How to handle multi-party / multi-contract arbitrations?
Before signing a contract with an arbitration clause or entering into an arbitration agreement, multi-party or multi-contract issues could be worked into the framework if those involved anticipate more than two parties or more than one contract. For example, experts in arbitration services could include language for a fair appointment and arbitration process to ensure equal treatment in multi-party situations. For multi-contract scenarios, advisors could ensure the exact mechanisms and language for streamlined or consistent arbitration proceedings between the different contracts.
However, this is not always possible. Nevertheless, most arbitral institutions and established rules provide for joinder and consolidation mechanisms to handle multi-party and multi-contract arbitrations.
For multi-party arbitrations where there are third parties with interest in but not currently privy to an arbitration proceeding, joinders allow that party to participate by joining the arbitration, usually after the fact. Depending on the arbitration rules agreed upon, there may be criteria that must be met before this can occur. All involved parties must agree to the new party being included in the proceedings and the new party agreeing to be bound by the arbitration agreement or clause.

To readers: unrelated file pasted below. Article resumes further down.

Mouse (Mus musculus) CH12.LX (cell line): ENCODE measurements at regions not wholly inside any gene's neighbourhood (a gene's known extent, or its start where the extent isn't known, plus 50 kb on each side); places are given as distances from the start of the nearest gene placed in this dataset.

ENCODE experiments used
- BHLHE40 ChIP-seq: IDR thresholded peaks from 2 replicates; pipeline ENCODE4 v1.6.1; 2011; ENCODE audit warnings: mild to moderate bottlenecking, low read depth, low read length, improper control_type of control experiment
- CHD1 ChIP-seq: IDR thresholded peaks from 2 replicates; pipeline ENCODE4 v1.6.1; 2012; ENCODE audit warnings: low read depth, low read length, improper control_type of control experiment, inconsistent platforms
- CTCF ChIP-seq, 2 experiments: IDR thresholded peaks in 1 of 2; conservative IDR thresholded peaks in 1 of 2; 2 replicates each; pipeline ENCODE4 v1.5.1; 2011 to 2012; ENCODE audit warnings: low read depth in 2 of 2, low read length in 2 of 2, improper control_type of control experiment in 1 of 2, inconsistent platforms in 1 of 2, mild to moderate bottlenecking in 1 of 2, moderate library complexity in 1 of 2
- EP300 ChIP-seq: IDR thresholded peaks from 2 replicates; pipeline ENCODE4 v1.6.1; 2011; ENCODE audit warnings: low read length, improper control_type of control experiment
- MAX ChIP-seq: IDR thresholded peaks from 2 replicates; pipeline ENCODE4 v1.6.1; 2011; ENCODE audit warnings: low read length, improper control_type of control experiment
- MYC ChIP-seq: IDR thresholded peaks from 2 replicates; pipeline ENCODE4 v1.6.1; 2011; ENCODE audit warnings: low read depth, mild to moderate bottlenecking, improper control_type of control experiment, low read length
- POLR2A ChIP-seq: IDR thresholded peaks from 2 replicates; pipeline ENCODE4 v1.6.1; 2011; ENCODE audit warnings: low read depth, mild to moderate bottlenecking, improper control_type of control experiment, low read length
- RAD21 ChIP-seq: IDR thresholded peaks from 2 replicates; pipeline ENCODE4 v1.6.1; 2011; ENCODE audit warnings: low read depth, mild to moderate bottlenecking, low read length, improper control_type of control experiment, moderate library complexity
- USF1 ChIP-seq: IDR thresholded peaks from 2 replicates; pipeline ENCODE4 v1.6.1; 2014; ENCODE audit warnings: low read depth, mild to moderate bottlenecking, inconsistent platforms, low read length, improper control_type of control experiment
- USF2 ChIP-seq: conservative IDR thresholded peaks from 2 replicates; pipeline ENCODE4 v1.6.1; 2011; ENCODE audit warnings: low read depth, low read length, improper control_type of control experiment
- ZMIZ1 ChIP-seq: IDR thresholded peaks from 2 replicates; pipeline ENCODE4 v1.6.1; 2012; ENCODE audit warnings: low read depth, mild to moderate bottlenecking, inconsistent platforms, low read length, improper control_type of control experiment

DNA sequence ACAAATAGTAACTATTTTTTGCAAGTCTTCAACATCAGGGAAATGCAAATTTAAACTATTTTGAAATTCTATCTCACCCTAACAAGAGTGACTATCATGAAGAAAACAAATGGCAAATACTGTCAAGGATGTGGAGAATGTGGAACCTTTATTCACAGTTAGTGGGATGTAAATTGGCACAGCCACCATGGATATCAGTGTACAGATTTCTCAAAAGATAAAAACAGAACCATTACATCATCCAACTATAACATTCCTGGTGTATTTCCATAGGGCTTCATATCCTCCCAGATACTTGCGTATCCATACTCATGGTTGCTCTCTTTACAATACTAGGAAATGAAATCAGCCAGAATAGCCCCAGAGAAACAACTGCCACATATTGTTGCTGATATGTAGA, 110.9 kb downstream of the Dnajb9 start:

For multi-contract arbitrations with many contracts with disparate arbitration agreements or clauses (or none) in place, a consolidation can merge or consolidate the dispute resolution under a single proceeding. As with joinders, all the involved parties must agree to the consolidation and the new, merged arbitration, including such frameworks and whether to continue with a current arbitrator or panel or appoint a new arbitrator or panel.
Resolve disputes with THAC
The Thailand Arbitration Center (THAC) is a leading Dispute resolution center renowned for its expert advice and world-class ADR services. Advanced technology and comprehensive business and administrative services mean that THAC can handle a full range of ADR solutions, including in-person and remote hearings and online dispute resolution (ODR). Conveniently located in Bangkok’s central business district with access from the Skytrain at Phrom Phong BTS station as well as major highways and avenues, THAC can support local and cross-border proceedings with parties traveling from other Thai cities or abroad through Bangkok’s international airports.
We also offer access to a comprehensive selection of ADR experts skilled in arbitration and mediation, many of whom are subject matter experts for more informed arbitrators and mediators. For more information on how THAC can help you with multi-party or multi-contract arbitration agreements or clauses or with mediating or arbitrating your business or personal disputes, please contact THAC at email@example.com or +66 (0)2018 1615